When Jeff Ward started his career 25 years ago as a software developer and product designer in Silicon Valley, it was a “lonely place” for Indigenous talent.
Originally from Manitoba, Mr. Ward is Ojibwe and Métis and a member of the Sandy Bay Ojibway First Nation. After moving back to Canada in 2003, he founded Animikii in Victoria, B.C., a company with a mission to support Indigenous peoples using technology.
“I wanted to continue supporting the communities that I grew up within and that meant making websites for Indigenous organizations, entrepreneurs, non-profits,” Mr. Ward says.
Indigenous peoples have long suffered from economic and social disparities when it comes to accessing technology. A 2022 report by the First Nations Technology Council in British Columbia found that the digital inequity experienced by Indigenous peoples is a result of settler colonialism and systemic racism.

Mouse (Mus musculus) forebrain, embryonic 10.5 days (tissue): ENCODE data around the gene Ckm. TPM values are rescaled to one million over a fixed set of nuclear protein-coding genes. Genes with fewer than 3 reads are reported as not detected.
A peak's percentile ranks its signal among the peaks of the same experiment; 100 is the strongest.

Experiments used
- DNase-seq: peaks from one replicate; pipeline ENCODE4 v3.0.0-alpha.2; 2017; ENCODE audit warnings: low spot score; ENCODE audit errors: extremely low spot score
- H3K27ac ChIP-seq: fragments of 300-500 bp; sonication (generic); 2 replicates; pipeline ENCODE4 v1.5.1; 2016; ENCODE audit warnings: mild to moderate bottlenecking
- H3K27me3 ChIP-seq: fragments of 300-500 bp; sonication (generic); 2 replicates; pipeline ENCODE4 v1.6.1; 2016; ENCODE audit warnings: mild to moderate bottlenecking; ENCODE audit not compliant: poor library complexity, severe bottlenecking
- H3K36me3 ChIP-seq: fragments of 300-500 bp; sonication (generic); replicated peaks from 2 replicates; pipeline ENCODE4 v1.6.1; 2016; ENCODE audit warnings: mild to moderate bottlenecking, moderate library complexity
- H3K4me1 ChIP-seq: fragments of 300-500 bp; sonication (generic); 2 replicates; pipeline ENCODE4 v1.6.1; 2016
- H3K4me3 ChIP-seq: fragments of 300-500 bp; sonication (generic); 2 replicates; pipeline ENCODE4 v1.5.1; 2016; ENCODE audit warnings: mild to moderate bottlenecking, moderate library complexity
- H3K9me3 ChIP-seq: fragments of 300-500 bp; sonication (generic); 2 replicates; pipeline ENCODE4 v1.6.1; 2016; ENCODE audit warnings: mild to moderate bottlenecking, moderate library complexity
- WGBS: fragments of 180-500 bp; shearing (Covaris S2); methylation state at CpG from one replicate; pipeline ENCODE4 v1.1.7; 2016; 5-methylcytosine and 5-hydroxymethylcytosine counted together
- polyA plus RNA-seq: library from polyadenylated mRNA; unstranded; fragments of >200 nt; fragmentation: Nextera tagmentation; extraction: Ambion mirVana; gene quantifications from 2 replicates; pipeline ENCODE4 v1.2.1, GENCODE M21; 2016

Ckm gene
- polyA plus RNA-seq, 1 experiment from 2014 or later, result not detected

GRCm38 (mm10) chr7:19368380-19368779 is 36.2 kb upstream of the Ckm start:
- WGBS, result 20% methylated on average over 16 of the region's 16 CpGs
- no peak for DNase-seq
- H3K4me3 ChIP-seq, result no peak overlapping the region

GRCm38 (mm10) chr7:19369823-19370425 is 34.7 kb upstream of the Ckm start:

Digital inequity, the report says, includes but is not limited to “affordability, reliability, adoption, quality, relevance, digital skills and literacy and representation in the technology sector.”
Mr. Ward expanded Animikii from a solo freelance software service to a company of 26 people and six contractors – 42 per cent of whom are Indigenous – operating as a social enterprise that amplifies Indigenous voices through technology, creating websites and other digital technology solutions with Indigenous values at the heart of the process and end products.
“I believe that technology should reflect and support the people that it is to be of service for, and that means having diverse inputs and contributions to that technology,” Mr. Ward says.